Emmie, thank you for loving something enough to fear losing it. Thank you for working hard, though the reward may be little.
Holly, thank you for holding onto your innocence. For touching the innocence in Michael.
Maggie, thank you for being everyone's mama, always. You are the queen, and you love your king, though his softness is hard to see.
And Ava. My girl Ava. You know you're my favorite. You know how I love to live inside your head, because it frightens and inspires me, the way you see things in absolutes, even when you tried to pretend you didn't, that you belonged in the real world. Thank you for reminding me that this story was worth holding onto, a year ago, when you came to visit me when I was sad, dragging Ronnie along with you, in that first scene, on the streets of Knoxville. Thank you, friend. I had missed you, and I didn't even know it.
I can't write a story if there are pieces missing. The only way I'm able to work through the exploits of these degenerate man-children of mine are because my girls love them, and convince me daily that they are in fact worth loving. It's as much an adventure for me as it is for my readers, getting to the end. And I do fall in love with the boys, as I come to know them. But I think Leading Ladies get short shrift these days, and I wanted to take a moment to thank mine. My Dear Brave Girls. Thank you for giving an awkward hermit a voice.

Saturday, January 2, 2016

New Year, New Books

That's my 2016 hashtag: #NewYearNewBooks. Because, yes, there will be new books. Quite a few, I'm hoping. And also because, possibly for the first time ever, I'm taking that whole resolution thing seriously.
I don't make resolutions as a rule, but last year was so busy, and I felt drained by the time we got to Christmas. So this year I'm determined to take better care of me. And I'm looking at my career in a way that is already bringing me some much-needed mental peace.
1. Workout routine: Y'all, I used to be fit. Really fit. I've always been small, but at one point, I was cleaning 20 stalls, walking six miles, toting 50 pound bags of feed, and riding multiple horses all in one day's work. When I came home, I hopped on the treadmill and ran three miles. Throw in a little stretching, pilates, walking with the dog. The last few years I've done a lot of writing, which has meant a lot of sitting, which has been a total back-killer. I've spent all of 2015 in almost-constant pain, and I'm just sick of it. I'm not just small these days, but downright frail, and that has to stop. So I'll either manage to regain some strength, or totally injure myself. We'll see.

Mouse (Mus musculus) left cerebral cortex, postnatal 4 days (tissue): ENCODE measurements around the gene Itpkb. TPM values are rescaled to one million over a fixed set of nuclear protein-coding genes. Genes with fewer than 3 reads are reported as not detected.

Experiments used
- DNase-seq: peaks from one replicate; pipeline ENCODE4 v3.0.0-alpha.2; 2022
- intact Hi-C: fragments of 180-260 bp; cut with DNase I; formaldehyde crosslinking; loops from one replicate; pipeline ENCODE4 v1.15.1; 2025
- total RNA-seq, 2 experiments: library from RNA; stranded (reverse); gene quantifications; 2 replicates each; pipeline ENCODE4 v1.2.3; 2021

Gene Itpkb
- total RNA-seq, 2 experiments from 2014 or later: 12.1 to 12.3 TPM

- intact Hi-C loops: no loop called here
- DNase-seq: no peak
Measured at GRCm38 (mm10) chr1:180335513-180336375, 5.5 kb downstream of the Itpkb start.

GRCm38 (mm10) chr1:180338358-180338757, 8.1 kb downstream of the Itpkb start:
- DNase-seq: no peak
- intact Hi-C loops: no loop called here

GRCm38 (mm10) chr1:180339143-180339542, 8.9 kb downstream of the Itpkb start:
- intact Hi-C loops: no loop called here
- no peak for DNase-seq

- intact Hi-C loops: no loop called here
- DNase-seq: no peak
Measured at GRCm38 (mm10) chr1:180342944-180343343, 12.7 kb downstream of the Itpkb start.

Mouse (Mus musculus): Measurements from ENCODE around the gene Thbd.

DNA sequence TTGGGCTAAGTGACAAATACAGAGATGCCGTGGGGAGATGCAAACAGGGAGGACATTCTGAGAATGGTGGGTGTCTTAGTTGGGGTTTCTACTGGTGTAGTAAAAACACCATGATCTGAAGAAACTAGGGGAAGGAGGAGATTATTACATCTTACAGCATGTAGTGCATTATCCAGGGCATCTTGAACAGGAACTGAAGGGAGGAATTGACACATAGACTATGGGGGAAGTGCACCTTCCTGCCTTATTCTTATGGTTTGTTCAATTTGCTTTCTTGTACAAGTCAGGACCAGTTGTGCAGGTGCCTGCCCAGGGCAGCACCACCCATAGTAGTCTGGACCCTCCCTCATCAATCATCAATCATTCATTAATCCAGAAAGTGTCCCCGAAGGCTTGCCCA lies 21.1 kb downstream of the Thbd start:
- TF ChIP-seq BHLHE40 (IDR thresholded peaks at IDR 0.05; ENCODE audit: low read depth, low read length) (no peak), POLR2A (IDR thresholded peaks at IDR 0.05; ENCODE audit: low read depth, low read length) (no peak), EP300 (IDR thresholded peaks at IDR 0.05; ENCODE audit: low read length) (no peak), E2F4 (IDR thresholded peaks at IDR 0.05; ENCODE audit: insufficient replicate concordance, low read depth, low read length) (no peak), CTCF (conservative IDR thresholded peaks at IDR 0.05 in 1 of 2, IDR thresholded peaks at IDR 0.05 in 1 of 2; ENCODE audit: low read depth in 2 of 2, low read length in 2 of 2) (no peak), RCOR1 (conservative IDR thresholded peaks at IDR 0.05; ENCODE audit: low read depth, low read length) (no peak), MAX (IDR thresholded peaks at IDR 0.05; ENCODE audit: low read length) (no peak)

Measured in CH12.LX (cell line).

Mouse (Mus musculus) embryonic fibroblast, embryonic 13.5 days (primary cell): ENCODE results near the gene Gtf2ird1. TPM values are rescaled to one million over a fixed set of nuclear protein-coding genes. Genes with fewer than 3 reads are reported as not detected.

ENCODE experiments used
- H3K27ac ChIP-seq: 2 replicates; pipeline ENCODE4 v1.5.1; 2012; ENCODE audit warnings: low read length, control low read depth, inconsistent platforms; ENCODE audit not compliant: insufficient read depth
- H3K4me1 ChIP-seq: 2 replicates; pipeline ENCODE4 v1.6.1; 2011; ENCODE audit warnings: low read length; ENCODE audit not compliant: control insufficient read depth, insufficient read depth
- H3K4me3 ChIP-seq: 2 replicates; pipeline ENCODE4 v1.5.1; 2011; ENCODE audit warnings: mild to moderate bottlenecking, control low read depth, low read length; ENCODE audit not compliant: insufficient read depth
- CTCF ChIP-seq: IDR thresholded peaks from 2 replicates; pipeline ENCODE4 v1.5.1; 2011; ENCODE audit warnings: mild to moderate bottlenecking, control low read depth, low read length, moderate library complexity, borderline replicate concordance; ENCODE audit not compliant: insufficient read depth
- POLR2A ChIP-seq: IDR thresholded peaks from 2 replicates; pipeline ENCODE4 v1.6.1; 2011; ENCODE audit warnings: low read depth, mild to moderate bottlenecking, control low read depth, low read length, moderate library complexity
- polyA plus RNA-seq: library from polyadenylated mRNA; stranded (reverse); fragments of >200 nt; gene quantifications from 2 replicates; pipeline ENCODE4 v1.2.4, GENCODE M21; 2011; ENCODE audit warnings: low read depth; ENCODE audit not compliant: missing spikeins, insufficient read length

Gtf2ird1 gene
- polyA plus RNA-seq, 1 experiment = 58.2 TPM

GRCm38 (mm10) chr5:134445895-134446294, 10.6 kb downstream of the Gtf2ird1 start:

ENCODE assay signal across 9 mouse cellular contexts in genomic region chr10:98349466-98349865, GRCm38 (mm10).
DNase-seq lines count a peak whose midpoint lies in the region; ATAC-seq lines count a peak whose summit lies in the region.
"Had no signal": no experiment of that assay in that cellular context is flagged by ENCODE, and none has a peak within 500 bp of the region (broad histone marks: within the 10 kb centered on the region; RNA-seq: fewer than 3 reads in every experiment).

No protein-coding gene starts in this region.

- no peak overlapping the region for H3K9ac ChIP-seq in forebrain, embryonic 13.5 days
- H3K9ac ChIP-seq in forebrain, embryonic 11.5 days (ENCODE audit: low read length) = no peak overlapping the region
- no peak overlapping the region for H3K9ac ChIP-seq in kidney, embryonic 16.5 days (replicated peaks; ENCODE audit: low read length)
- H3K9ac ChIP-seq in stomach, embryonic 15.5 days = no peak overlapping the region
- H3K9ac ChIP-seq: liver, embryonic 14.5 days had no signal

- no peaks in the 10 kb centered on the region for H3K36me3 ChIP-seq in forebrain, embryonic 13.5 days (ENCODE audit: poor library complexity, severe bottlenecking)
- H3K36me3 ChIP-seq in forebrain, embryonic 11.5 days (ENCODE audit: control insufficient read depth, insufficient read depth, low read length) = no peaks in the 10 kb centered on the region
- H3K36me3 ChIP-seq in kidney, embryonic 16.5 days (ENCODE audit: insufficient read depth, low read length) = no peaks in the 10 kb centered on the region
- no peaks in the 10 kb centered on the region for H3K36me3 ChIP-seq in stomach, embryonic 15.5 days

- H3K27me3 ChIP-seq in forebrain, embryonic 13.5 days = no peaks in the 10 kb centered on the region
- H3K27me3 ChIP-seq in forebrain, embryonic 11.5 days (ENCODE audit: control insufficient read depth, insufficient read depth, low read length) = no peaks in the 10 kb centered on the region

2. More sleep: I go to bed late, get up early, and stress myself out. I NEED MORE SLEEP.
3. Sharpen my focus: It's so easy to go check your email...and end up on Pinterest, lost in the rabbit hole of Facebook. And suddenly you've wasted precious working minutes for no good reason. It happens to all of us, but it's ridiculous. For me, social media is a mood-killer and a creativity-sapper, and it makes me feel, well, bad inside. So one of my goals is to keep off the social media sites of all varieties, unless I'm specifically there to share something about my books. I'm an introvert, and I write best without outside voices in my head. And really, that's what my readers want - more books. So that's going to be my focus; please no one take it personally that I'm a little quieter for a while. I will ALWAYS respond to messages, emails, comments, etc, because I love hearing from you guys, so if you want to reach me, be sure to use one of my sites so I'll see your comments. Otherwise, the rest of the web isn't my problem from here on out.
4. F*ck That Noise: This ties in loosely with number 3. For me, being an author is 100% about love of the craft, attention to quality, and my total absorption with writing the best books I can possibly write, improving along the way. For others, this isn't always the case, and this year, I was reminded of something I've known since my childhood pony club days: If you're a little bit different, people are going to hate on you. And hate on you hard. I could handle this two ways. I could try to fit in. Or I could say "f*ck that noise"  and tune everything else out. In 2016, I have zero reasons to hold back one scrap of passion or obsession. This is my journey, and no one else's, and my top priorities are my characters, and their stories. Boots on, no regrets.
5. Have a little fun. Just a little...but I need some.
On the top of my new calendar, I wrote: 2016. Go get 'em. So...let's do that.